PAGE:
Abortion Bans, Like Arizona’s, Could Have Made My Miscarriage Illegal

Back in April, Arizona passed the most extreme anti-abortion legislation in the country. They agreed to ban all abortion after 20-weeks, even though that directly contradicts the Supreme Court’s protection of abortion before viability. The legislation was taken to court, and today a judge decided to uphold the measure to strip choices away from pregnant women.

Just to be clear, a very small percentage of abortions are performed after 20 weeks. Almost all abortions in the US happen before 12 weeks after your missed period. Most abortions after 20 weeks happen because of fetal abnormalities or complications that could damage the health of the mother, or worse.

The health of the mother. I’d like to talk about that just for a minute. The language surrounding the Arizona law is decidedly contradictory. This statement, “without any exceptions for a pregnant woman’s life or health unless she is experiencing a dire and possibly life-threatening emergency,” seems especially troublesome. What is qualified under “life-threatening”? Who determines what constitutes “dire”? To me, these are serious issues that must be addressed if this restrictive law is actually going to take effect.

At the end of last year, I had what would be clinically referred to as an abortion. I took the drugs one would be prescribed to terminate a pregnancy. It wasn’t because I had decided that I didn’t want to carry a child. I desperately wanted a child. I was already planning names and decorating a nursery. I had to terminate my pregnancy because it was ectopic. If it continued to grow, it could have burst my Fallopian tube. I could have died, and not been here to care for my pre-school-aged daughter.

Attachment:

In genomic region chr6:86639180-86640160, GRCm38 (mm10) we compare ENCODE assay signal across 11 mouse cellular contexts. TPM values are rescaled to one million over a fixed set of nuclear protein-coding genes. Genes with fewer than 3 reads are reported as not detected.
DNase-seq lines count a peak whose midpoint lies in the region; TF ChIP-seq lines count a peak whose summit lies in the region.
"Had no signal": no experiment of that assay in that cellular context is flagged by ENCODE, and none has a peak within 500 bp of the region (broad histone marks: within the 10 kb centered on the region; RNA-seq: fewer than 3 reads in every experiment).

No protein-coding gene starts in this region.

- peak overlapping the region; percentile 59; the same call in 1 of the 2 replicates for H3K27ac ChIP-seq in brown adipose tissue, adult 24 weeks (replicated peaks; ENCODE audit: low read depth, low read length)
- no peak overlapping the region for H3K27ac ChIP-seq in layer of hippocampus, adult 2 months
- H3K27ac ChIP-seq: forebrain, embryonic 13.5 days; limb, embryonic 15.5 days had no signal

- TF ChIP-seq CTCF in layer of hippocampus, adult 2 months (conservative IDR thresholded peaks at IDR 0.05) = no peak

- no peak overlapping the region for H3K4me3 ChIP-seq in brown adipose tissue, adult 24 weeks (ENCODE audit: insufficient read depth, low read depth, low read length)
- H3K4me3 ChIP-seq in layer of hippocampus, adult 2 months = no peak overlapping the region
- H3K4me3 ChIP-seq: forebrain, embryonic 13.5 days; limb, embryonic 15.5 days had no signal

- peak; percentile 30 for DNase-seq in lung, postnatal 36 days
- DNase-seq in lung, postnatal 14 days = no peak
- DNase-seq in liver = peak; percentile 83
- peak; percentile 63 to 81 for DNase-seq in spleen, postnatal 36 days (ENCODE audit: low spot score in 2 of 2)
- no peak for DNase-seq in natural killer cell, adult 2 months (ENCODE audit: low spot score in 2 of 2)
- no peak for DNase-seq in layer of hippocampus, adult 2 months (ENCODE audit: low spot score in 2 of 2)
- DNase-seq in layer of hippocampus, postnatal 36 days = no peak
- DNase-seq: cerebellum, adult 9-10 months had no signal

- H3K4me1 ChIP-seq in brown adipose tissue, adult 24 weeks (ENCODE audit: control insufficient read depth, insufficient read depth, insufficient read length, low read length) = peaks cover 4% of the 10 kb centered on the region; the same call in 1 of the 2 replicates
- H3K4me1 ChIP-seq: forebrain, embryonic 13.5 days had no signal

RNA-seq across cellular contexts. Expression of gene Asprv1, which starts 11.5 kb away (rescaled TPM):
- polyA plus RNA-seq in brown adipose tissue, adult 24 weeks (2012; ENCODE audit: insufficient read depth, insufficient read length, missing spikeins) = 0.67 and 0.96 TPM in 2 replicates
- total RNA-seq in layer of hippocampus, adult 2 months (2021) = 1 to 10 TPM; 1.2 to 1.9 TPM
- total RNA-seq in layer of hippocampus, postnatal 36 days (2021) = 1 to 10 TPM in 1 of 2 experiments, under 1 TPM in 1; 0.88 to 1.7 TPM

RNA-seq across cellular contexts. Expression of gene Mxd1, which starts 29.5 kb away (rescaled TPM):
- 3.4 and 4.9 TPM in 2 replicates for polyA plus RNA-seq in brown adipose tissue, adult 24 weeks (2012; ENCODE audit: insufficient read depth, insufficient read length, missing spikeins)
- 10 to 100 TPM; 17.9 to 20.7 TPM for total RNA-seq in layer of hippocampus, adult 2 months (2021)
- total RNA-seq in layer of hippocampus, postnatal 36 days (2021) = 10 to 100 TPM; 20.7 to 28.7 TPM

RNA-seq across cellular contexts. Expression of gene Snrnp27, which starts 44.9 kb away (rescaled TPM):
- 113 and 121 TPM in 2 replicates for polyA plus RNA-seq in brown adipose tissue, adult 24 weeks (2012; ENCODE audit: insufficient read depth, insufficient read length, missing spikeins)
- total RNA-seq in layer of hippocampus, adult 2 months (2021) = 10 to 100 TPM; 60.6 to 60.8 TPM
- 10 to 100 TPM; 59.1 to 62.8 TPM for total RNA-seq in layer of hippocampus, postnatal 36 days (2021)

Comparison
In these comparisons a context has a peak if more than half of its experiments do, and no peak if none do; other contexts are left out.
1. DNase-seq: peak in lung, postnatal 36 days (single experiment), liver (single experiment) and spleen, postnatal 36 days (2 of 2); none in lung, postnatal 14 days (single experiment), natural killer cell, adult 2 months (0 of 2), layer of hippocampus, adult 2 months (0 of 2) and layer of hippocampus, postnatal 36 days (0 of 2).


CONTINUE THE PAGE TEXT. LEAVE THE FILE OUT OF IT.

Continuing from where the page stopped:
The medication prescribed didn’t work. I ended up losing my Fallopian tube in a surgery that removed both the fetus and my tube. It was a heart-wrenching loss of life that I dearly wanted to bring into this world. It was an awful, difficult decision to say goodbye to that pregnancy. But it was one that I had to make.

Now, my procedure did not happen after 20 weeks. It happened at 10. But I have been in the situation where I had to make such a difficult and personal decision. It was an individual choice, and one that I had every right to make myself, without anyone’s input but my husband. I did not need the government getting involved and telling me what my options were.

Women are thoughtful and intelligent. They are capable of deciding what it best for their families and for their bodies. This legislation attempts to strip those rights, those choices, from the women of Arizona. It legislates for women who are carrying babies that may have life-ending conditions or fetal abnormalities. It says that they must give birth to newborns who will life painful and short lives, if they make it through childbirth at all.

More than anything, it takes away a choice that is guaranteed by the United States. It takes away a woman’s right to choose. Legislation cannot understand all of the issues surrounding a pregnancy, so this law attempts to ignore them. It pretends that all pregnancies are equal and should have the same outcome. The world doesn’t work that way. My pregnancy was a personal decision, as was ending it to save my life. Those are choices that I should always be able to make, and so should every woman in this country.

(Photo: photomak/Shutterstock)

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